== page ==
Mercy option on kidnapping could get more discussion

FAYETTEVILLE, W.Va. — Following the conclusion of the Thomas Gene Carter Jr. trial last week, both Fayette County Prosecutor Larry Harrah and public defender Scott Steanten expressed their concern over the “mercy” provision now governing kidnapping law.

In 2012, the West Virginia Legislature added new provisions to the law–including the possibility of mercy as decided by a jury.

In Fayette County, this was the first time they’d needed to deal with the provision, which caused certain confusion for both the prosecution and the defense.

“Whether I think it’s okay or not, it doesn’t matter,” Larry Harrah said. “It’s really what the legislature thinks. But I’ll tell you what. I’m going to be contacting my local representatives and tell them how I feel about it. Because it’s just unclear and just causes confusion.”

A jury found Carter guilty of first degree sexual assault, first degree sexual abuse, first degree robbery, and kidnapping in the conclusion of the 2014 White Oaks Rail Trail rape case on Thursday.

“The way they’ve set up the question of mercy–the penalties really haven’t changed–but the way they’ve set up the question of mercy, they’ve set it up exactly like first degree murder,” Steanten said.

Under West Virginia Code §61-2-14a, defining the crime and punishment:

“(1) A jury may, in their discretion, recommend mercy, and if such recommendation is added to their verdict, such person shall be eligible for parole in accordance with the provisions of said article twelve;”

“We did, in this trial, is try to make it as if it were a first degree murder case and we were asking for mercy and a mercy phase to the trial,” Steanten said.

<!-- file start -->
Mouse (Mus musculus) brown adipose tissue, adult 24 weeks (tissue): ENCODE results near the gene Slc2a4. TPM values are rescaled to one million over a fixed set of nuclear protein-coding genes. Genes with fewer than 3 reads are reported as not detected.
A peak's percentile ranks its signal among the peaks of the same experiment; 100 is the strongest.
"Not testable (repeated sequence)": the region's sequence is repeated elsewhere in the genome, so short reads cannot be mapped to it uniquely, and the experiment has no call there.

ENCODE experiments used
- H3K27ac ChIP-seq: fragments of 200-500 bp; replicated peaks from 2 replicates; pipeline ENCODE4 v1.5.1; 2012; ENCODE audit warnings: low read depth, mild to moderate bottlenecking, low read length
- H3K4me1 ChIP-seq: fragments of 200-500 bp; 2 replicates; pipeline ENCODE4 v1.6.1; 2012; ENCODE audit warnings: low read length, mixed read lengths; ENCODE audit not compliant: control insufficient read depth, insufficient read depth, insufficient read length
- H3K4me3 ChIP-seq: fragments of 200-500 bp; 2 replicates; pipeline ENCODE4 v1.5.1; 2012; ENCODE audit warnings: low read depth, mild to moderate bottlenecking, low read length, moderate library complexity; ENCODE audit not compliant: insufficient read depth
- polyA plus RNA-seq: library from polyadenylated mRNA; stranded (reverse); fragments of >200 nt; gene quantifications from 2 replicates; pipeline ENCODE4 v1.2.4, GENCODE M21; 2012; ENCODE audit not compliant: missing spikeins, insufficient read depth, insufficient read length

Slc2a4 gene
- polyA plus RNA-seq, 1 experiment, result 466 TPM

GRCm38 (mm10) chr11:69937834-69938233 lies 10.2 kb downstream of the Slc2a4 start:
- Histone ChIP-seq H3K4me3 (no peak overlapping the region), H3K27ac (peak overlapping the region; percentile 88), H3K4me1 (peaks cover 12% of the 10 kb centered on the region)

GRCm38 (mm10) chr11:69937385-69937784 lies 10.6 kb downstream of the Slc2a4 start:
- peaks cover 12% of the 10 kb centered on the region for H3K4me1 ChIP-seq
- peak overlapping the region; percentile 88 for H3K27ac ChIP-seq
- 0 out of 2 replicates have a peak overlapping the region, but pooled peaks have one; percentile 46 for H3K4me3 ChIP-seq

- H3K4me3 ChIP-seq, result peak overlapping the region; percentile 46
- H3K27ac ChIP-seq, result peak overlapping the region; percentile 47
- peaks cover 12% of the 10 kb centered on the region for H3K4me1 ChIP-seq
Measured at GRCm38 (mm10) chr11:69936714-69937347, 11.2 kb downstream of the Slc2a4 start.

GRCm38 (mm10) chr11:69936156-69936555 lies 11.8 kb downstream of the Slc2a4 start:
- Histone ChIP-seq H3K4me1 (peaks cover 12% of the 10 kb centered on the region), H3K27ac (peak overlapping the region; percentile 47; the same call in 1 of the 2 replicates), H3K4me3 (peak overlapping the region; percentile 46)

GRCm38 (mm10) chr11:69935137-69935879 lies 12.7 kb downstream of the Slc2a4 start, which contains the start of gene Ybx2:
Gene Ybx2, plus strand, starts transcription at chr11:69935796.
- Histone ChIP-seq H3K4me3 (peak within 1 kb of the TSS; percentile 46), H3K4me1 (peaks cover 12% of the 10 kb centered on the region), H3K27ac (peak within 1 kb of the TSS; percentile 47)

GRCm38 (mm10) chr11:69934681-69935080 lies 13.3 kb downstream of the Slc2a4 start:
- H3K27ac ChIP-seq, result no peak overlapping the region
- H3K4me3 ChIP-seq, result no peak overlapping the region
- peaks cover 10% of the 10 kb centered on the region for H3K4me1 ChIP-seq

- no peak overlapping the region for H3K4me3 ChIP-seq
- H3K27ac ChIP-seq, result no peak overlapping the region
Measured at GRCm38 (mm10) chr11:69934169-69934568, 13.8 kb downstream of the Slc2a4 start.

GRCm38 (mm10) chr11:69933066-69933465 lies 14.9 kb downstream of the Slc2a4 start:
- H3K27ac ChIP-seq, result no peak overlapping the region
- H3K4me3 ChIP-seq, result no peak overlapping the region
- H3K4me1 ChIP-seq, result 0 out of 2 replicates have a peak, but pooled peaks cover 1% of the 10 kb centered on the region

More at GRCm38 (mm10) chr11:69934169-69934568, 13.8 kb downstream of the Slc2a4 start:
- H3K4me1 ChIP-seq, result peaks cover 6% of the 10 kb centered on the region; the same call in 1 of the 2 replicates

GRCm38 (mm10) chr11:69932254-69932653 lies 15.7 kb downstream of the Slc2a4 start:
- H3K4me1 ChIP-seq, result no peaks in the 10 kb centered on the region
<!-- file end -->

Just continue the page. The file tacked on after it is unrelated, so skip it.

Steanten said that the Carter verdict will be appealed, and hopefully the Supreme Court will be able to answer the questions of procedure that plagued the trial on it’s final days.

“The legislature put in some of these questions about were they released without being harmed,” Steanten said. “Now the old statute had some similar sort of language, but this statute now kind of sets up with jury interrogatories.”

Those procedural questions were not the only thing that bothered Steanten. During the course of the trial, the Prosecution submitted a great deal of physical and DNA evidence, but Steanten questioned why only certain items were biologically tested.

“Here we’ve got this case, and this case the state had evidence and good evidence from the police lab,” he said. “But what a shame that they stop.”

Steanten said more resources need to be made available for the State Police labs who do the testing so that they have more man-power available to do more thorough testing.

“What if somebody else’s DNA is on some other tab?” he asked. “What if there is just more evidence?”

Steanten believes increasing those resources would improve the State’s ability to prosecute cases while lowering the overall margin of error.

“We’ve got the technology to test all those things,” he said. “Why the heck can’t we just do it? We can’t do it because we don’t have enough money or enough people or something. That’s a problem.”

Thomas Gene Carter Jr. faces a sentencing hearing on Oct. 6.